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Live from UNLV: With 30,000 students and 2,000 educators, how do admins maintain balance?


There are more than 30,000 students who go to UNLV. There are another 2,000 professors and instructors. How do you maintain the balance between keeping tuition low and raising salaries for staff?

Should the school invest more in academics, which helps students grow or athletics, which helps draw more students? And now that UNLV is an R1 research institution, what are we doing to make sure the state is getting a good return on its investments?

Well, it’s University President Keith Whitfield's job to sort that out.

When Whitfield started the job in August 2020, it was during the midst of COVID-19, racial tensions, and tough budget cuts.

Now, more than three years later, conditions at UNLV are looking up. Enrollment continues to hold steady despite increasing inflation. The university has maintained its top-tier research status, and the Rebels are making a bowl run.

However, in many ways, UNLV and universities around the country are still dealing with the fallout of the pandemic, especially regarding student well-being.

“I'm concerned about their preparation mentally,” said UNLV President Keith Whitfield. “These were such tough times for such an extended period of time that one of the things that we've done at the university is double our number of counselors in our counseling and psychological services office, making sure that we have other supports for students, and so that they really know that they can come here and be able to thrive.”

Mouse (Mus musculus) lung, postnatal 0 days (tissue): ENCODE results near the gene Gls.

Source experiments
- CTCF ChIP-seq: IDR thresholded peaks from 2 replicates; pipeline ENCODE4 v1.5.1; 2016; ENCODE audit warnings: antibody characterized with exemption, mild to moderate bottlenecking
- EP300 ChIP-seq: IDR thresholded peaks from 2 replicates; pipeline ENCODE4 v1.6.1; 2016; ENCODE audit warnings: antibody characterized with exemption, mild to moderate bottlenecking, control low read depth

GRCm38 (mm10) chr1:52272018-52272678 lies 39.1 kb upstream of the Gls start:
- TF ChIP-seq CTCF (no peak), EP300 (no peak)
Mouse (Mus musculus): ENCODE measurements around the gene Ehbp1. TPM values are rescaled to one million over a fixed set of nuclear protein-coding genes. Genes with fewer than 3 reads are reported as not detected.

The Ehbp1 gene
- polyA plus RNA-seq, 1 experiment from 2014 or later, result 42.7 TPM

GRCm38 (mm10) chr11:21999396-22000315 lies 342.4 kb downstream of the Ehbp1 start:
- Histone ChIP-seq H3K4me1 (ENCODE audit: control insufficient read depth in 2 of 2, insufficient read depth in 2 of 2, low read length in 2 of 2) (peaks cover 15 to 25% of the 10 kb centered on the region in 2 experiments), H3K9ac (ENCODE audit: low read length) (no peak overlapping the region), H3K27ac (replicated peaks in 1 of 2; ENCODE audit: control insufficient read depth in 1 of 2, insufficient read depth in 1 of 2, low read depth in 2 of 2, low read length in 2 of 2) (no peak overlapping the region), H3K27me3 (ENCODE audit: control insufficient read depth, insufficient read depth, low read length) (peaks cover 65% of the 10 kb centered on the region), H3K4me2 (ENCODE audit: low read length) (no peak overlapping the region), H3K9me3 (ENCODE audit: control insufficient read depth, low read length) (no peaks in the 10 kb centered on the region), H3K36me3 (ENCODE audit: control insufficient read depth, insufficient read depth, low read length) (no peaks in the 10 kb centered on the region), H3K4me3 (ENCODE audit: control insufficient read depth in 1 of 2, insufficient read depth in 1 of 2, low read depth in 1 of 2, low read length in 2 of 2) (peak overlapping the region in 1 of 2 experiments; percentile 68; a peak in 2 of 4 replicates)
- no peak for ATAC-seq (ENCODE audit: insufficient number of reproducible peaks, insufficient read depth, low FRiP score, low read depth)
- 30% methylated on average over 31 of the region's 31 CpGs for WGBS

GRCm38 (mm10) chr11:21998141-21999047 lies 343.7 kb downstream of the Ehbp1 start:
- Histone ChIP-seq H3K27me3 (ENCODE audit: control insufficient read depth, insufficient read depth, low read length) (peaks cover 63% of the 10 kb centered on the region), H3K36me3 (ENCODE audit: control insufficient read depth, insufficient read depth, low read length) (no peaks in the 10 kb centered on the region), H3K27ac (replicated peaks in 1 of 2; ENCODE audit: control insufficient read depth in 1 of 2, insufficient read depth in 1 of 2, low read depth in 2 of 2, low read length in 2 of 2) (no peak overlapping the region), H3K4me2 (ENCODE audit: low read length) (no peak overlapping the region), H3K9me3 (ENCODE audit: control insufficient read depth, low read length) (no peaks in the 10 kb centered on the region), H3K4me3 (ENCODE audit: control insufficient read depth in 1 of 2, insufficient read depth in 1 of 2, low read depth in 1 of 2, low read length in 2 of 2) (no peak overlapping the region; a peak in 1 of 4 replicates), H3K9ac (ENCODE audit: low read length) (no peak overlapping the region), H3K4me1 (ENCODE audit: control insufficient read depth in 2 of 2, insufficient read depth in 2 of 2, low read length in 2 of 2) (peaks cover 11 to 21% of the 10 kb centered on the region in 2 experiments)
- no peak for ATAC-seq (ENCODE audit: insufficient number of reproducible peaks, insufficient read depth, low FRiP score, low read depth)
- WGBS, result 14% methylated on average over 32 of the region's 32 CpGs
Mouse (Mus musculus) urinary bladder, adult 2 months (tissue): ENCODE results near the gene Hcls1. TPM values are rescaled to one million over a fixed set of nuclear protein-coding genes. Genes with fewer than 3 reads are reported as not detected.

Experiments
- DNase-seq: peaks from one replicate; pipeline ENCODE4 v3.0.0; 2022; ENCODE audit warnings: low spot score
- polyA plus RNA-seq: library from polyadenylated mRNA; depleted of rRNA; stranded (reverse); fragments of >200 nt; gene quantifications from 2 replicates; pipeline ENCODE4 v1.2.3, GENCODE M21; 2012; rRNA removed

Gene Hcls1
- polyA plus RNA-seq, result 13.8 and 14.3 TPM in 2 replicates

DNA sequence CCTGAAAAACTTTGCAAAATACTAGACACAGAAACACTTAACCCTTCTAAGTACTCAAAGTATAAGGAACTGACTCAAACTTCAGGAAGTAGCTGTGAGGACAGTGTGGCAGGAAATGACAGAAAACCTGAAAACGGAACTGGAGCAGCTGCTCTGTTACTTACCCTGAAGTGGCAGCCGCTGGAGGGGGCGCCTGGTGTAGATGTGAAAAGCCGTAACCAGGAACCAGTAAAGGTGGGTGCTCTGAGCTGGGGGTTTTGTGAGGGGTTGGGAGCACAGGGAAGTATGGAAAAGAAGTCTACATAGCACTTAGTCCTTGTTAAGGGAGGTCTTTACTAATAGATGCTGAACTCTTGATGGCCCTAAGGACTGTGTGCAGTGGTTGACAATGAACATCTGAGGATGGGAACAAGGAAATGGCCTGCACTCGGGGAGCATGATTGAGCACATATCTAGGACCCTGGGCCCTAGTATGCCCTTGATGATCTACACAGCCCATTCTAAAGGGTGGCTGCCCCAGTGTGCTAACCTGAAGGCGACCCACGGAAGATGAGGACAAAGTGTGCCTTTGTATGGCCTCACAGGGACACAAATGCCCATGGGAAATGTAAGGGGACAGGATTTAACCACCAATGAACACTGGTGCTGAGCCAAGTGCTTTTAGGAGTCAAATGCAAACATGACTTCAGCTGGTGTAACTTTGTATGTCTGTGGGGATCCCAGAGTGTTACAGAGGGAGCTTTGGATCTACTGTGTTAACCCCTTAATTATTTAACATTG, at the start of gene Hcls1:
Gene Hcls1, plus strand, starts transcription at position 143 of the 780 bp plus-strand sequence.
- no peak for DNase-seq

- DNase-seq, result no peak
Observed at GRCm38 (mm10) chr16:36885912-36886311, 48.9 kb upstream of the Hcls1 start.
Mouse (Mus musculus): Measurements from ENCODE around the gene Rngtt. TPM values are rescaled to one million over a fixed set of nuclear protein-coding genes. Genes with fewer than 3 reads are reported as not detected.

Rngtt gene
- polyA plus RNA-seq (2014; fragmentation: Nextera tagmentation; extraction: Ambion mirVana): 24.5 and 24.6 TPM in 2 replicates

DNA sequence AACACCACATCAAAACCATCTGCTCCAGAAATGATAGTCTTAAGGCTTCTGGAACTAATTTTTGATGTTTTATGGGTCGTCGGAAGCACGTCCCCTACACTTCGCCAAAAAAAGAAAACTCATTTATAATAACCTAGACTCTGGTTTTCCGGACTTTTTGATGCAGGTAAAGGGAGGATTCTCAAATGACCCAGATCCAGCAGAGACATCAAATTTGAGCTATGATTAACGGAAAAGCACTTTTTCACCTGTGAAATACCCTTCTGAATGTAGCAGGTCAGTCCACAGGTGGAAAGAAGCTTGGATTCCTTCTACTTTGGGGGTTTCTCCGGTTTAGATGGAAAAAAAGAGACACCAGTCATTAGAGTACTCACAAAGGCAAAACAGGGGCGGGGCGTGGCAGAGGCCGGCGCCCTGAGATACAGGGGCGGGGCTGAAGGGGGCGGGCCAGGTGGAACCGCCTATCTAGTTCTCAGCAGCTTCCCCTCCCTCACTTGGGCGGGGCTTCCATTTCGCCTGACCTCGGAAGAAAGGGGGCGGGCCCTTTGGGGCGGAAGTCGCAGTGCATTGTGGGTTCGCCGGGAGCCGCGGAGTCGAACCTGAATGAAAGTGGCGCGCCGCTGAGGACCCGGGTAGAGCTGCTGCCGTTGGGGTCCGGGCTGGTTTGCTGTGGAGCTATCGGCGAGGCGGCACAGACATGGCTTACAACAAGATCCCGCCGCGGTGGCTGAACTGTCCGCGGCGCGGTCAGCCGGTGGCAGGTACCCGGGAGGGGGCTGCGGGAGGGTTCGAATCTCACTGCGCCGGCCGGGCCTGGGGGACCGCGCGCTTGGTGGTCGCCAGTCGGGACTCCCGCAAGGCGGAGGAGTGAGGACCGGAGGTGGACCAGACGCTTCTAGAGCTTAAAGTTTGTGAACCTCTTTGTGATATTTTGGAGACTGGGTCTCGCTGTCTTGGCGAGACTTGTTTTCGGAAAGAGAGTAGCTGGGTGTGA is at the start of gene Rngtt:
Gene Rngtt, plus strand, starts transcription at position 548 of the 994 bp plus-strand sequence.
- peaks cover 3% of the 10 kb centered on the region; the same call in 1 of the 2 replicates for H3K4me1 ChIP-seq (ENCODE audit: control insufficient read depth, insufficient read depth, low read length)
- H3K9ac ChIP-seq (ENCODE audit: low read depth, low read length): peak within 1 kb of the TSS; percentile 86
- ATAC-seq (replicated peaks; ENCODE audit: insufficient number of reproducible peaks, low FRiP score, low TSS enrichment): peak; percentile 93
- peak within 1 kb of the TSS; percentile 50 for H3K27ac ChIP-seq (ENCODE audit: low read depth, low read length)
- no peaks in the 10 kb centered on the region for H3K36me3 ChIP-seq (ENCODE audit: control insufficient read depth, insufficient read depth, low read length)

One issue that might complicate that goal is increased faculty pay. Lawmakers approved a measure earlier this year requiring the raises despite not fully funding the mandate. It’s forced the state’s colleges and universities to reevaluate their budgets heading into the current fiscal year.

According to Whitfield, the university can afford the pay increases throughout the current biennium. After that, the institution will need to increase revenues. However, Whitfield told State of Nevada that raising tuition is the last place the school’s administration wants to look for cash.

“We want to avoid, if possible, raising tuition any more than it's already planned to raise, [as] it's scheduled to raise each year,” Whitfield said, “but we're going to need a little bit more. It's just trying to figure out where we're going to get it, it means that we've got to re-envision how we do things here.”

One area he hopes pays off is the school’s research arm. UNLV’s R1 research designation will allow the school to benefit from patents and breakthroughs developed within its purview. Although he admits, it’s not a panacea.

“We've got to figure out ways in which we can figure out ways to take that research and turn it into intellectual property, things, licensing sorts of things,” said Whitfield. “We have a lot of very interesting entrepreneurial faculty who do that. If we do a little bit more of that, we can help fill in some of the gaps, but we're going to need that continued support [from the state].”

UNLV has also seen an increase in its athletics revenue in recent years, with 2022 marking a record of nearly $1.3 million in net profit. He attributes that success to the university’s growing fan base and its links to the community.

“Part of that exciting college experience is being part of a community, and part of the community is sometimes driven by you getting to cheer all together for your team. Going back to those times that we've had before, I always tell people, you got to be a fan when you win, and you got to be a fan when you lose.”

Guests: Keith E. Whitfield, president, UNLV; Leah Chan Grinvald, dean, William S. Boyd School of Law; Gabrielle Angle, president, UNLV Alumni Association; Blake Douglas, vice president and homecoming coordinator, UNLV Alumni Association

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Paul serves as KNPR's producer and reporter in Northern Nevada. Based in Reno, Paul specializes in covering state government and the legislature.
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